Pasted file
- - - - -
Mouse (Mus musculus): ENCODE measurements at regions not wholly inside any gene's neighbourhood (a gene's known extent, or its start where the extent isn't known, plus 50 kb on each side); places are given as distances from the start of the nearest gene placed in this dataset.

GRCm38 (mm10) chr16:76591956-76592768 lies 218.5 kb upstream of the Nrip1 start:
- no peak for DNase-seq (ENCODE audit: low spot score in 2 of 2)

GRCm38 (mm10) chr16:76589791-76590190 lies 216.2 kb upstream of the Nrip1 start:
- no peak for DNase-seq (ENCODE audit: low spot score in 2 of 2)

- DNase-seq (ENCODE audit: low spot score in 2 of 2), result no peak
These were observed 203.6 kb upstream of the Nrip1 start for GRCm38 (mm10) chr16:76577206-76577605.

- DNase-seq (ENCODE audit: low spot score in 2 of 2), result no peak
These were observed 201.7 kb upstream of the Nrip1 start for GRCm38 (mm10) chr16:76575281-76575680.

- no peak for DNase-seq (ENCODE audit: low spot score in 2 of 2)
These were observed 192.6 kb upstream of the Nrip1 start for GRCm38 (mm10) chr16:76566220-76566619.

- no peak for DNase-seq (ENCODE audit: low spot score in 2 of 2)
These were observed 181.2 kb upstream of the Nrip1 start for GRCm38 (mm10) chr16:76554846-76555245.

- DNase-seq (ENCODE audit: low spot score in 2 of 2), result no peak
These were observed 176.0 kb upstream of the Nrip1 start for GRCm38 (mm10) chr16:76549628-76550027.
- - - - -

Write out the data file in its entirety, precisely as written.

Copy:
Mouse (Mus musculus): ENCODE measurements at regions not wholly inside any gene's neighbourhood (a gene's known extent, or its start where the extent isn't known, plus 50 kb on each side); places are given as distances from the start of the nearest gene placed in this dataset.

GRCm38 (mm10) chr16:76591956-76592768 lies 218.5 kb upstream of the Nrip1 start:
- no peak for DNase-seq (ENCODE audit: low spot score in 2 of 2)

GRCm38 (mm10) chr16:76589791-76590190 lies 216.2 kb upstream of the Nrip1 start:
- no peak for DNase-seq (ENCODE audit: low spot score in 2 of 2)

- DNase-seq (ENCODE audit: low spot score in 2 of 2), result no peak
These were observed 203.6 kb upstream of the Nrip1 start for GRCm38 (mm10) chr16:76577206-76577605.

- DNase-seq (ENCODE audit: low spot score in 2 of 2), result no peak
These were observed 201.7 kb upstream of the Nrip1 start for GRCm38 (mm10) chr16:76575281-76575680.

- no peak for DNase-seq (ENCODE audit: low spot score in 2 of 2)
These were observed 192.6 kb upstream of the Nrip1 start for GRCm38 (mm10) chr16:76566220-76566619.

- no peak for DNase-seq (ENCODE audit: low spot score in 2 of 2)
These were observed 181.2 kb upstream of the Nrip1 start for GRCm38 (mm10) chr16:76554846-76555245.

- DNase-seq (ENCODE audit: low spot score in 2 of 2), result no peak
These were observed 176.0 kb upstream of the Nrip1 start for GRCm38 (mm10) chr16:76549628-76550027.